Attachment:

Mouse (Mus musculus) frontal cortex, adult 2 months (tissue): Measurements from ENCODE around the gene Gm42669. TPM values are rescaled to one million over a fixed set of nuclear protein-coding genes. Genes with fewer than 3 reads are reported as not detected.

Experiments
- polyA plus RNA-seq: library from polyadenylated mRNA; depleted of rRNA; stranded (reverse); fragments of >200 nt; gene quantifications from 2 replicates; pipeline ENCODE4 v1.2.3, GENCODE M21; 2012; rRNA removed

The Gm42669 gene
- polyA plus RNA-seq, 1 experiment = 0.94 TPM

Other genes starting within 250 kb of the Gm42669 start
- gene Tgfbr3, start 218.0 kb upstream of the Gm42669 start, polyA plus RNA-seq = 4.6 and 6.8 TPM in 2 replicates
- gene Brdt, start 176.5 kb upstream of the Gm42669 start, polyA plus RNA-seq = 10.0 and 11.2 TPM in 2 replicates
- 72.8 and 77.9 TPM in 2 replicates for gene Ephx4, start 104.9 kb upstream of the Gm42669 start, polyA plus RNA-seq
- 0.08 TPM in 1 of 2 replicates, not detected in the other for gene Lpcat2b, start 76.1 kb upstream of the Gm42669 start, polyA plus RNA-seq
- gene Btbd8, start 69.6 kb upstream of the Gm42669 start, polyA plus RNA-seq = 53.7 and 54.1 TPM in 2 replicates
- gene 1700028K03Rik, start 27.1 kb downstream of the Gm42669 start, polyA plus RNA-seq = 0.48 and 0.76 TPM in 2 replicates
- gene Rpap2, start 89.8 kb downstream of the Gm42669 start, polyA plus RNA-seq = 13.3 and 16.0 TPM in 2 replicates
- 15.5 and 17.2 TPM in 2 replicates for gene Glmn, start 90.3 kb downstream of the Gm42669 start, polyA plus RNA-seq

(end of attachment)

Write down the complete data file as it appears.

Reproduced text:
Mouse (Mus musculus) frontal cortex, adult 2 months (tissue): Measurements from ENCODE around the gene Gm42669. TPM values are rescaled to one million over a fixed set of nuclear protein-coding genes. Genes with fewer than 3 reads are reported as not detected.

Experiments
- polyA plus RNA-seq: library from polyadenylated mRNA; depleted of rRNA; stranded (reverse); fragments of >200 nt; gene quantifications from 2 replicates; pipeline ENCODE4 v1.2.3, GENCODE M21; 2012; rRNA removed

The Gm42669 gene
- polyA plus RNA-seq, 1 experiment = 0.94 TPM

Other genes starting within 250 kb of the Gm42669 start
- gene Tgfbr3, start 218.0 kb upstream of the Gm42669 start, polyA plus RNA-seq = 4.6 and 6.8 TPM in 2 replicates
- gene Brdt, start 176.5 kb upstream of the Gm42669 start, polyA plus RNA-seq = 10.0 and 11.2 TPM in 2 replicates
- 72.8 and 77.9 TPM in 2 replicates for gene Ephx4, start 104.9 kb upstream of the Gm42669 start, polyA plus RNA-seq
- 0.08 TPM in 1 of 2 replicates, not detected in the other for gene Lpcat2b, start 76.1 kb upstream of the Gm42669 start, polyA plus RNA-seq
- gene Btbd8, start 69.6 kb upstream of the Gm42669 start, polyA plus RNA-seq = 53.7 and 54.1 TPM in 2 replicates
- gene 1700028K03Rik, start 27.1 kb downstream of the Gm42669 start, polyA plus RNA-seq = 0.48 and 0.76 TPM in 2 replicates
- gene Rpap2, start 89.8 kb downstream of the Gm42669 start, polyA plus RNA-seq = 13.3 and 16.0 TPM in 2 replicates
- 15.5 and 17.2 TPM in 2 replicates for gene Glmn, start 90.3 kb downstream of the Gm42669 start, polyA plus RNA-seq